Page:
"If we were to go from $13 billion to $30 billion, I think the system would break," James Spanfeller, CEO of Forbes.com, told the audience at a panel discussion about digital media.
Current estimates by research firm eMarketer have online ad spending growing by 33 percent this year, to reach $12.9 billion; that figure represents 4.6 percent of all ad spending.
Scott Ferber, CEO of Advertising.com, agreed that the Internet isn't yet capable of absorbing large-scale media buys. In fact, he said, it's "impossible" to make a large streaming video buy online, in part because the serving and measuring techniques are too inconsistent. "It's hard to get that stuff going," he said.
Peter Naylor, senior vice president at iVillage, added that before online advertising can significantly grow its market share, the industry must first attend to the "boring but important stuff"--such as setting uniform standards for online ads and measurement.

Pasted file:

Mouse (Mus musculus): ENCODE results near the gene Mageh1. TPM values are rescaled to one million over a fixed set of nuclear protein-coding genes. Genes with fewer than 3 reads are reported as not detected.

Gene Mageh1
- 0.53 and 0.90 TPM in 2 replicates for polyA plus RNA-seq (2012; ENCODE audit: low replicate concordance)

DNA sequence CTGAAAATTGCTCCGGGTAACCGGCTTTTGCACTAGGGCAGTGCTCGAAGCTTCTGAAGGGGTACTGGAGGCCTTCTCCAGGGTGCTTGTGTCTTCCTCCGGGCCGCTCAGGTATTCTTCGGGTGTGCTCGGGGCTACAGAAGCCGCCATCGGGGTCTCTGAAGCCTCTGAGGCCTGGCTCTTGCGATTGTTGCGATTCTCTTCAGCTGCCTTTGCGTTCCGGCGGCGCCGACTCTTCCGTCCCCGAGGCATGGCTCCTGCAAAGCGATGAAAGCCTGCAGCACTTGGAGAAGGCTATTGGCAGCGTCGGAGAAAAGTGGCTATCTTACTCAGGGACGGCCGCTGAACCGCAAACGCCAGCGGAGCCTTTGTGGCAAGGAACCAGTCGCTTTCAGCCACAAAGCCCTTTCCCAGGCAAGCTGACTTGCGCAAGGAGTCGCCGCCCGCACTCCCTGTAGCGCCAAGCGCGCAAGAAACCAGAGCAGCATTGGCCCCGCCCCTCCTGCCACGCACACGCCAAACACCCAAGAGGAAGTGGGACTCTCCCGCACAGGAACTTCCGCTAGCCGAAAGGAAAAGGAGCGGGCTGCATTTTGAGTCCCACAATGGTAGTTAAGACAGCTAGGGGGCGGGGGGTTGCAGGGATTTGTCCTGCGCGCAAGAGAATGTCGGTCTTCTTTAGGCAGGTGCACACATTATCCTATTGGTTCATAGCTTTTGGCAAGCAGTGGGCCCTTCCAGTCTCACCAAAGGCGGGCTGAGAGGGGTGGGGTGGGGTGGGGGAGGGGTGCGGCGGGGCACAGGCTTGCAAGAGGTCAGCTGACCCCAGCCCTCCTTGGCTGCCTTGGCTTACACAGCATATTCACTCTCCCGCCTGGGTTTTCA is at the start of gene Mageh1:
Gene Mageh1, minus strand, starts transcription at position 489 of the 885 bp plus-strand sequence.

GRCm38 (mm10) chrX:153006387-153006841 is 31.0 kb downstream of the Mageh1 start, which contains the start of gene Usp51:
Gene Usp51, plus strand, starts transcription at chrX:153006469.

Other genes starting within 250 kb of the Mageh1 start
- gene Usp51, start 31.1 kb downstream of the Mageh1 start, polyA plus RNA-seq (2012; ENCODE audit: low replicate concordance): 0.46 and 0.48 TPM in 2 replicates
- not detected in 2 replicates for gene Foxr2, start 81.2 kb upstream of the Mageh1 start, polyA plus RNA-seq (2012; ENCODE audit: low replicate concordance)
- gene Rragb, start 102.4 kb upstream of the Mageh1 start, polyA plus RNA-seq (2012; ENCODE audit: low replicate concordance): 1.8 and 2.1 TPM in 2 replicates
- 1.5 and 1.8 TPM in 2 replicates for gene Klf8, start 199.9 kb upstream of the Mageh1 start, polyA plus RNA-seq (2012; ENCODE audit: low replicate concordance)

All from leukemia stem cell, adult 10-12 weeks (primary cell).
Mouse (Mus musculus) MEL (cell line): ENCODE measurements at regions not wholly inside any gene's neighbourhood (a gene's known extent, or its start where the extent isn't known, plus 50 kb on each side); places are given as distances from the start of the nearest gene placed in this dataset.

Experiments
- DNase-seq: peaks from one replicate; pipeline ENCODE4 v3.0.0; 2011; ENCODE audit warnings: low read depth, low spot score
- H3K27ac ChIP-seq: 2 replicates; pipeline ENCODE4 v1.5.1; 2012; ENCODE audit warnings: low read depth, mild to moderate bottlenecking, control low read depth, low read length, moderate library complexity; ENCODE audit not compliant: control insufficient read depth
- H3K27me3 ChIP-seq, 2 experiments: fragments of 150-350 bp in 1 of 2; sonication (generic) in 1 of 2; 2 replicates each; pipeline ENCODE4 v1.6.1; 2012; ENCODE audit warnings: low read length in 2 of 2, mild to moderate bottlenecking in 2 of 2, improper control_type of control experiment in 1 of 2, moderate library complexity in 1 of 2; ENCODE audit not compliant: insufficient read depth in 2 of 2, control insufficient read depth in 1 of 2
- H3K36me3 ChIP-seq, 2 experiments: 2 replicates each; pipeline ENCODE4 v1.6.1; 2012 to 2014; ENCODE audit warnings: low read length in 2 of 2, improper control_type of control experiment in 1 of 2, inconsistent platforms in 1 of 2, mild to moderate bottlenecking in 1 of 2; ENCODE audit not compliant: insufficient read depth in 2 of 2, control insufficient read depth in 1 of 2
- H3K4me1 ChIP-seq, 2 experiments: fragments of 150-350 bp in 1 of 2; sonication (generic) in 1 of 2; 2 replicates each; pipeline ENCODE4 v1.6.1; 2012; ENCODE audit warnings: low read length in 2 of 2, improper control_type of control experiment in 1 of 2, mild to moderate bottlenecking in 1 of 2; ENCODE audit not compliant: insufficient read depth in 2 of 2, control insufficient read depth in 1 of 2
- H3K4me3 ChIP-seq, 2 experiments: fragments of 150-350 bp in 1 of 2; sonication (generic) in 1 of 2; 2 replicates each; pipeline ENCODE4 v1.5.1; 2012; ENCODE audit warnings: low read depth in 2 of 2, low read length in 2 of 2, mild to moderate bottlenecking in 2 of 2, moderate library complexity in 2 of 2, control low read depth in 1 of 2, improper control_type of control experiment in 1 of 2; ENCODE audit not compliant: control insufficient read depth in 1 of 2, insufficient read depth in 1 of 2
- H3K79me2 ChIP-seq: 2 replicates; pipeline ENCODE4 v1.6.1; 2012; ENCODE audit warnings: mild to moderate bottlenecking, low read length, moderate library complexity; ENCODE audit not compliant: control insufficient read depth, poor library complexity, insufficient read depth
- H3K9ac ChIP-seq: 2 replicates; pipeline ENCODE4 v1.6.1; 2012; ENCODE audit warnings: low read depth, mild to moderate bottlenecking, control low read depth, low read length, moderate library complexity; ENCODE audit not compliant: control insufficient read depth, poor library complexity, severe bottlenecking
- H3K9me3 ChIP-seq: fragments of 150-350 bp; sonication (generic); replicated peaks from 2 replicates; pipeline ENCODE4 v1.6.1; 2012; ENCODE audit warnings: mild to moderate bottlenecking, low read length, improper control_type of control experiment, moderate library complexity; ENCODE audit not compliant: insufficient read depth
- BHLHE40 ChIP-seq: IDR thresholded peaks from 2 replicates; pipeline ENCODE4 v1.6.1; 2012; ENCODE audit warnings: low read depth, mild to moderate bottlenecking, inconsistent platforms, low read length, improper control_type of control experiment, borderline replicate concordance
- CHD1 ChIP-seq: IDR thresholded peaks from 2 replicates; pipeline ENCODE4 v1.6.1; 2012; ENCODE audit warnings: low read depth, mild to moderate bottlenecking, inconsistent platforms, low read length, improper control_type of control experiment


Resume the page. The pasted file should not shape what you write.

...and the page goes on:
Spanfeller also said that advertising online won't reach a turning point until industry executives are convinced that consumers watch video on the Internet. "There has to be a perception that lots and lots of people are watching video on the Web," he said. Only after that occurs will the flow of ad dollars significantly shift online, he added.
But David Moore, CEO of 24/7 Real Media, argued that despite the complexity of purchasing online media, the category's transparency and accountability gave the Internet advantages over traditional media.
Panelists also said that growth in online advertising is coming at the expense of newspapers, particularly classified ads. In addition, said Spanfeller, the speed at which news appears online has hurt more traditional media. "The more frequently something is produced, the more disruptive the medium," he said.